Portugal and Greece were downgraded by Standard & Poor’s, which said the European Union’s new bailout rules may mean that both nations eventually renege on their debt obligations.
S&P cut Portugal for the second time in a week to the lowest investment-grade rating of BBB-, three steps below Ireland. Greece’s rating fell two grades to BB-, three levels below investment grade. S&P cited concerns that both countries may be forced to restructure debt after seeking European aid and that governments will be paid back before other creditors.
The moves increase pressure on European policy makers trying to stem the sovereign-debt crisis almost a year after Greece became the first euro member to seek a bailout. Even as Portuguese Prime Minister Jose Socrates repeatedly denies his country needs help, investors are increasing bets that it will be forced to follow Greece and Ireland into seeking aid.
“The downgrades intensify the pressures facing peripheral economies, Portugal in particular,” said Neil Mackinnon, a London-based economist at VTB Capital Plc and a former U.K. Treasury official. “It increases the likelihood of bailout.”
New rules on bailout loans, which take effect in 2013, mean sovereign-debt restructuring is a “potential pre-condition to borrowing” from the future European Stability Mechanism and that senior unsecured government debt will be subordinated to ESM loans, S&P said. Both aspects, announced after a meeting of European leaders in Brussels on March 25, are “detrimental to commercial creditors,” the rating company said.
While Portugal “may be able” to obtain emergency loans without restructuring, the priority given to ESM loans “reduces the prospect of timely payment to government bondholders and likely also results in lower recovery values,” it said.
S&P had warned when it cut Portugal’s rating last week that it may do so again once the details of the ESM were announced.
The temporary European Financial Stability Facility forms the lion’s share of the 750 billion-euro ($1.1 trillion) bailout pool agreed by European leaders nearly a year ago. It will be replaced by the permanent ESM in 2013.
“Financial markets are generally disappointed with the outcome of EU summits this month,” VTB’s Mackinnon said. “They don’t feel there is a proper acknowledgement that debt restructuring and bank recapitalization is required.”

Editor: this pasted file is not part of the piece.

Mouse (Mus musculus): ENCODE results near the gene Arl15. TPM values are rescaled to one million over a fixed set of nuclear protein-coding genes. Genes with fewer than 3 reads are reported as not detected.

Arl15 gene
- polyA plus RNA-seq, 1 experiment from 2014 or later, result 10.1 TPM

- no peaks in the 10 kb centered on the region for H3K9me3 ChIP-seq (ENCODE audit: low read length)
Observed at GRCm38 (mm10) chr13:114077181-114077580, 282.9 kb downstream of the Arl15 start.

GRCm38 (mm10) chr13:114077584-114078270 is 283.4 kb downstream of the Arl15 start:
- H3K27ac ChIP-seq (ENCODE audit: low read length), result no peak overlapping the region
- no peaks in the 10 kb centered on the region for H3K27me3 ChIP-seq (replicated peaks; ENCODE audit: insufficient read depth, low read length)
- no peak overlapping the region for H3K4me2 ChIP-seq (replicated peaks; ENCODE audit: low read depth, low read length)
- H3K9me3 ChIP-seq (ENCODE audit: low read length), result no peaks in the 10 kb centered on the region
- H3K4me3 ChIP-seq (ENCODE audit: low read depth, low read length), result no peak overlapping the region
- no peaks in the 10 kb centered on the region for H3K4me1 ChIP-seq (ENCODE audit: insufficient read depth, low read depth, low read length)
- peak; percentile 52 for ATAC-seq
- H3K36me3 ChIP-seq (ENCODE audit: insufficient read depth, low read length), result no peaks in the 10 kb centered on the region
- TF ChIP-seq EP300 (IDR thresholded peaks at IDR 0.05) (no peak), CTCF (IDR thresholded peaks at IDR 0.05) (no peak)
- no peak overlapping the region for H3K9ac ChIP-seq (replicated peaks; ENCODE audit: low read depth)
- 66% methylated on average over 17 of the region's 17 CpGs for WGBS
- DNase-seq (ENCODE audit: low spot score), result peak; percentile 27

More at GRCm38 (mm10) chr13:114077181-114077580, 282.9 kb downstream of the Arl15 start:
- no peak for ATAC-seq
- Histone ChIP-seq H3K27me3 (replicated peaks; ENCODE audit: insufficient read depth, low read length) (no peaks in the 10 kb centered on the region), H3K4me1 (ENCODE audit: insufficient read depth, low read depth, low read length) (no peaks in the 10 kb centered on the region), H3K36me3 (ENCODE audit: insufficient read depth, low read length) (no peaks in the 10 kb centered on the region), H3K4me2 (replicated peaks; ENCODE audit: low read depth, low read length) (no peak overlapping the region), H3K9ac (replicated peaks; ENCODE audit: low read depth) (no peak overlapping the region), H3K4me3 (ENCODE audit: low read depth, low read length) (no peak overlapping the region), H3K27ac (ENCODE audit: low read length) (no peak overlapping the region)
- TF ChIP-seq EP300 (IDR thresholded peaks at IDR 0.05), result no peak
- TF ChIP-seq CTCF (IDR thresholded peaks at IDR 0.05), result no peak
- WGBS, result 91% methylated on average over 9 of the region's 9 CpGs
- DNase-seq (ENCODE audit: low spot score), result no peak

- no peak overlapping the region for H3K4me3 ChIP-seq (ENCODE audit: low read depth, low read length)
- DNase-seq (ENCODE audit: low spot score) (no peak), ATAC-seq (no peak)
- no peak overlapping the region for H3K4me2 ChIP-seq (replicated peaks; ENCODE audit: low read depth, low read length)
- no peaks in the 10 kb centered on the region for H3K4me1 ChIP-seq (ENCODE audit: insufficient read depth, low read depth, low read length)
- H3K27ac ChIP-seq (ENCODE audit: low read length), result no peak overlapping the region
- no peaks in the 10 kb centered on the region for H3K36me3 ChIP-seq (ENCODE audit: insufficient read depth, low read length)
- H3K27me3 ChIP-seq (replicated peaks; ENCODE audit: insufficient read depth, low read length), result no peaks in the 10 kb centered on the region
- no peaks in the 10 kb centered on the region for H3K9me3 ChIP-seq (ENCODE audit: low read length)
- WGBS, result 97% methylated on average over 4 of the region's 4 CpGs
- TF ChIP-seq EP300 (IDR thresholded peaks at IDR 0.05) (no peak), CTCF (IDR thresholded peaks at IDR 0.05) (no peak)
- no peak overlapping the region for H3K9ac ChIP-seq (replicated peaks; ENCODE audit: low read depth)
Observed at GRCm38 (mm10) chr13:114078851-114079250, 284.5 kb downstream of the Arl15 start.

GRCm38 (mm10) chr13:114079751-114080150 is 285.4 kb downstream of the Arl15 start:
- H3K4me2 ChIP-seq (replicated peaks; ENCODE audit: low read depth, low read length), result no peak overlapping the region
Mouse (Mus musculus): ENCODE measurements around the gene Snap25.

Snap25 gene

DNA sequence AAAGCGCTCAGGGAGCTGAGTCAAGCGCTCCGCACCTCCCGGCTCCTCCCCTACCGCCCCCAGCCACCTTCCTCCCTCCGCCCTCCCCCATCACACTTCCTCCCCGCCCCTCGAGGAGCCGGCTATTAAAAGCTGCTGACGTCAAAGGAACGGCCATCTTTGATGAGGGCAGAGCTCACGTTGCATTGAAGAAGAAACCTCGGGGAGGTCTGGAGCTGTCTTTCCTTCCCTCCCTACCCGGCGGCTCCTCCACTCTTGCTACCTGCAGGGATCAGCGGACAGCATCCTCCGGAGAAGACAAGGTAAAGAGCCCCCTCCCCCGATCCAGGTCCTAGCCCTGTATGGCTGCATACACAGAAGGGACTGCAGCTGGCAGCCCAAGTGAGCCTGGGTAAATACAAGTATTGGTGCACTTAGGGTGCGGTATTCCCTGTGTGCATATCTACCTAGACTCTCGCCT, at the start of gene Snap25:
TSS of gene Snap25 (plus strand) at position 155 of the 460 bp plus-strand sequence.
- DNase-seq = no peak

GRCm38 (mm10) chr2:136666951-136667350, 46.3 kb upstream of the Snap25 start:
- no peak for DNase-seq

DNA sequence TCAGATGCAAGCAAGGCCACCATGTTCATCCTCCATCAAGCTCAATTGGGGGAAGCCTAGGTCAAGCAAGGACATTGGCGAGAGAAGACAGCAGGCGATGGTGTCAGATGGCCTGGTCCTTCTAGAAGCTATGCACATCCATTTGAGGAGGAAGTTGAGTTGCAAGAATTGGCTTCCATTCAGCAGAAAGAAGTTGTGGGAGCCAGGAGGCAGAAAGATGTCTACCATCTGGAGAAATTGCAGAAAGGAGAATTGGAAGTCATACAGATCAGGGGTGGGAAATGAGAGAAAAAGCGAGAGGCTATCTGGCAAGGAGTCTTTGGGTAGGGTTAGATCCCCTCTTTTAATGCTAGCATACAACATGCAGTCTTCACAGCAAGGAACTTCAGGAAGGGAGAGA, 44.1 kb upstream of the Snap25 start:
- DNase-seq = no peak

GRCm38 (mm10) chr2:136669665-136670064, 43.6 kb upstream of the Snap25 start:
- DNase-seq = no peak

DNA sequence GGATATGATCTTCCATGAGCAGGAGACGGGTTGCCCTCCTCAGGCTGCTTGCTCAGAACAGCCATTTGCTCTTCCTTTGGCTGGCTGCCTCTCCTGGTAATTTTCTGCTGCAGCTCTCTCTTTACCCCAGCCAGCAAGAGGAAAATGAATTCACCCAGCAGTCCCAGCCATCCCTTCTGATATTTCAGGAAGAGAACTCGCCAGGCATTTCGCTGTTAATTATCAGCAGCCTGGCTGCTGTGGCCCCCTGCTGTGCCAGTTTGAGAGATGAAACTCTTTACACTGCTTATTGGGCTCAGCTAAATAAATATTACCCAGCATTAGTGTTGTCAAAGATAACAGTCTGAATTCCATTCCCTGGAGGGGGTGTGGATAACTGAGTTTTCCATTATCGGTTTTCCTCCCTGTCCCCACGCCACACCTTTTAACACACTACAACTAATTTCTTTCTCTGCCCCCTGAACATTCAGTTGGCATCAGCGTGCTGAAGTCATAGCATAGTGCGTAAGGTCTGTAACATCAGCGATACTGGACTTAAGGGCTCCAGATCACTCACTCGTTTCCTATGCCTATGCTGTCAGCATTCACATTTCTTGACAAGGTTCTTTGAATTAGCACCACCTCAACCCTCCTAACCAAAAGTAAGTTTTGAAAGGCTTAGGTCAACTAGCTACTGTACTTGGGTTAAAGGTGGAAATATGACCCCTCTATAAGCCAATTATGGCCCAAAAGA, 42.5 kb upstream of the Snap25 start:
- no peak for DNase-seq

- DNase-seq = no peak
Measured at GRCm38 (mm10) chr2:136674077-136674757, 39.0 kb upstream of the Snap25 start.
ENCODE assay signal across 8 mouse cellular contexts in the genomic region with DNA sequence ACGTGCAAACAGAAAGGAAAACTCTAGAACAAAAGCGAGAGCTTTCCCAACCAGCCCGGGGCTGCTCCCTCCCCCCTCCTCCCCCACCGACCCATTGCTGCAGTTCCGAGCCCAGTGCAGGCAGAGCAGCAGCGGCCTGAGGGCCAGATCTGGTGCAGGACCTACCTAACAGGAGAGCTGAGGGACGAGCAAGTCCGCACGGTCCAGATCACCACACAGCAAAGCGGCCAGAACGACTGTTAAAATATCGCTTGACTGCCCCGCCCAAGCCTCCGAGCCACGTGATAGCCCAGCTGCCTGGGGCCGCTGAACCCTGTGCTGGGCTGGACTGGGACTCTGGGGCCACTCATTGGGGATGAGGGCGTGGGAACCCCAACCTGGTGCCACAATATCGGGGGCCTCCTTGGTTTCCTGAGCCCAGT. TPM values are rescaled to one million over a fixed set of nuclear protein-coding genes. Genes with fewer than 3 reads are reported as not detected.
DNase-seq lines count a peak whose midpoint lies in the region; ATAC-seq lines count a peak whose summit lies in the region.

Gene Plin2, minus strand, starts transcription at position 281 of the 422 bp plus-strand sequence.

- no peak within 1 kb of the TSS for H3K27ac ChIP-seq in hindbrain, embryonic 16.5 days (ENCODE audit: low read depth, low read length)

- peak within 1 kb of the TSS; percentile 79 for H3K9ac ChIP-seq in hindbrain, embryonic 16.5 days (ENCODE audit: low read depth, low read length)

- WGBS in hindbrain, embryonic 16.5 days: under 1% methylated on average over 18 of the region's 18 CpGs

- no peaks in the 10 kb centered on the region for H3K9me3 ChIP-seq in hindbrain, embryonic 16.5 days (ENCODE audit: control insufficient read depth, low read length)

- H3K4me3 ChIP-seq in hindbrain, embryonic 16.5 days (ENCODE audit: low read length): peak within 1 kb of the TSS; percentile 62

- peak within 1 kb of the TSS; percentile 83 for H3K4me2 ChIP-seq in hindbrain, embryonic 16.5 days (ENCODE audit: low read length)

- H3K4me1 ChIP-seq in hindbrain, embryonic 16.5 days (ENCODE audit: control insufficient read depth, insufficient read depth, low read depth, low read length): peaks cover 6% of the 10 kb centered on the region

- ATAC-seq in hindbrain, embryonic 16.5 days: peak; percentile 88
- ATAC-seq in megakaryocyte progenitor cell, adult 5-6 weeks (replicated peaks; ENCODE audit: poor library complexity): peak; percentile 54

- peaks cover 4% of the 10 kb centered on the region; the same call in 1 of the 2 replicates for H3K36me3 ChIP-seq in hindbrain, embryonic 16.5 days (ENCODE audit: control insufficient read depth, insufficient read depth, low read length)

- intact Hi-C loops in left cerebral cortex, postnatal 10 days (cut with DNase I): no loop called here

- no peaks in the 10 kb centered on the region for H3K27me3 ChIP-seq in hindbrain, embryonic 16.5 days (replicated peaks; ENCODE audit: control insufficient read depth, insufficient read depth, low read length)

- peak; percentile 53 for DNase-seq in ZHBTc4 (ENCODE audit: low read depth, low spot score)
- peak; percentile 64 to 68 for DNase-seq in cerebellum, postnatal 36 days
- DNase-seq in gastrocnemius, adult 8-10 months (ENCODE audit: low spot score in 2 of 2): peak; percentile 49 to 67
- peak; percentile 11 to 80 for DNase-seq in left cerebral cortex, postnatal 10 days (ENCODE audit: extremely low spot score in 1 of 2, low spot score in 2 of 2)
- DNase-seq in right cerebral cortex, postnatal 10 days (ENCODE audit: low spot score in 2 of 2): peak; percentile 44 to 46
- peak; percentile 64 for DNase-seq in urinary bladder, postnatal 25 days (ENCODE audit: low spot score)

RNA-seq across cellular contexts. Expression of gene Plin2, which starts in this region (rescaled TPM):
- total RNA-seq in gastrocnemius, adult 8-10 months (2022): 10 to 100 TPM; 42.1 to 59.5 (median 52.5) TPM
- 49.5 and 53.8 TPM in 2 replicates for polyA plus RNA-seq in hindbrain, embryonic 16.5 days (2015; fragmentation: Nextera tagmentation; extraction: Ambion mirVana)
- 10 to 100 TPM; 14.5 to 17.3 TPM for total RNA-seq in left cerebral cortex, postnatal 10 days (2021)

The gap between Portuguese and German borrowing costs surged to 467 basis points today, the highest intraday level since Nov. 11. The Greek spread widened to 938 basis points from 934 basis points yesterday.
“It only accelerates the inevitable move to calling the EFSF for Portugal,” said Glenn Marci, a strategist at DZ Bank AG in Frankfurt.
Portugal, which has about 9 billion euros ($12.8 billion) of bond redemptions coming due in April and June, faces weeks of political uncertainty after Socrates resigned on March 23 in the wake of a parliamentary defeat on his austerity measures. Elections are expected in May or June.
Portugal’s debt levels aren’t as onerous as those of Greece or Ireland, said Marchel Alexandrovich, an economist at Jefferies International in London.
“Markets have come around to the view that sooner or later Greece and Ireland have debt that is unsustainable,” he said. “Portugal and Spain are in a different boat. Portugal is on the cusp, it has debt levels much, much lower than Greece and Ireland.”
S&P said that Portugal is still likely to need aid.
“Given Portugal’s weakened capital market access and its likely considerable external financing needs in the next few years, it is our view that Portugal will likely access” Europe’s current and future rescue funds, S&P said.
A bailout may total as much as 70 billion euros, said two European officials with direct knowledge of the matter. Analyst Laurent Fransolet at Barclays Capital estimated in a note on March 25 that Portugal’s current cash position was likely to be about 4.5 billion euros to 5 billion euros, enough to cover the April redemption, though not the one in June.
S&P said it retained a negative outlook on Greece’s sovereign debt rating because the country may be falling behind its budget targets. “There are growing risks to the sovereign’s budgetary position, the possibility of slippage,” S&P analyst Marko Mrsnik said on a conference call. “The debt figure of 2010 could be higher than 9.6 percent” of gross domestic product.”